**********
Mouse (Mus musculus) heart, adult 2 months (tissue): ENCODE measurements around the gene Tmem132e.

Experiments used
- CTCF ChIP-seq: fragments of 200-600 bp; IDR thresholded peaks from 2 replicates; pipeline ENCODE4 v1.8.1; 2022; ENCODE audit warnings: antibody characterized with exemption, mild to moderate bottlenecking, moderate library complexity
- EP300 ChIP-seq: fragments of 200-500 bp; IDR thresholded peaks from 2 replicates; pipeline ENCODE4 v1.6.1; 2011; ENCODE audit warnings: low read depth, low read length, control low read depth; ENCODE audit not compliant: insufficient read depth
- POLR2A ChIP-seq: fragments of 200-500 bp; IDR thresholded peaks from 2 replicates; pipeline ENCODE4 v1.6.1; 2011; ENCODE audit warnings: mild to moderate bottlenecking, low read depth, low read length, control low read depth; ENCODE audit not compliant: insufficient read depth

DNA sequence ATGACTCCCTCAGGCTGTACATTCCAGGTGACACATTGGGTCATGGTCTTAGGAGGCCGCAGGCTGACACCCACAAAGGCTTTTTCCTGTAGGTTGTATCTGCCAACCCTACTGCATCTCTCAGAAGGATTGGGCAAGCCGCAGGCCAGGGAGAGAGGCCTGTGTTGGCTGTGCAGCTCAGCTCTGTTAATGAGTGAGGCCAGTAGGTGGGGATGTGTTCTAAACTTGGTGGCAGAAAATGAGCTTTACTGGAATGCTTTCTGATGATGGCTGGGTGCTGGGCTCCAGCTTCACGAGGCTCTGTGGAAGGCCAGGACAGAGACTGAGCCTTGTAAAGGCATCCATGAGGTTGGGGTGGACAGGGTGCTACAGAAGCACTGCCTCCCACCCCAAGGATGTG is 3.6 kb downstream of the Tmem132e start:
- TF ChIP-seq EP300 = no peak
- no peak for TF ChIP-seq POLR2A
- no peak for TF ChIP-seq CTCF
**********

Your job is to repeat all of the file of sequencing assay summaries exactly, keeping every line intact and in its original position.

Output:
Mouse (Mus musculus) heart, adult 2 months (tissue): ENCODE measurements around the gene Tmem132e.

Experiments used
- CTCF ChIP-seq: fragments of 200-600 bp; IDR thresholded peaks from 2 replicates; pipeline ENCODE4 v1.8.1; 2022; ENCODE audit warnings: antibody characterized with exemption, mild to moderate bottlenecking, moderate library complexity
- EP300 ChIP-seq: fragments of 200-500 bp; IDR thresholded peaks from 2 replicates; pipeline ENCODE4 v1.6.1; 2011; ENCODE audit warnings: low read depth, low read length, control low read depth; ENCODE audit not compliant: insufficient read depth
- POLR2A ChIP-seq: fragments of 200-500 bp; IDR thresholded peaks from 2 replicates; pipeline ENCODE4 v1.6.1; 2011; ENCODE audit warnings: mild to moderate bottlenecking, low read depth, low read length, control low read depth; ENCODE audit not compliant: insufficient read depth

DNA sequence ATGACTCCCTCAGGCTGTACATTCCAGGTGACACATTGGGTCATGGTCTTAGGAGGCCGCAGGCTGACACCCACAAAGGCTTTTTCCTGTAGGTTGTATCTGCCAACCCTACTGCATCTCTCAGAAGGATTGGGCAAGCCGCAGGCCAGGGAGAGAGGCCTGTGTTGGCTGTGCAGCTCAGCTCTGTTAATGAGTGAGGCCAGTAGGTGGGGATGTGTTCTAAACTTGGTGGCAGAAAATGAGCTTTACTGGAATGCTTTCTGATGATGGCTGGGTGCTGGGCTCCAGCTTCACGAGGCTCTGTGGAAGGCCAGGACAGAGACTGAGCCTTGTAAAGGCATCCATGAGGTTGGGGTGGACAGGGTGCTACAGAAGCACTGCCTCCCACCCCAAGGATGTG is 3.6 kb downstream of the Tmem132e start:
- TF ChIP-seq EP300 = no peak
- no peak for TF ChIP-seq POLR2A
- no peak for TF ChIP-seq CTCF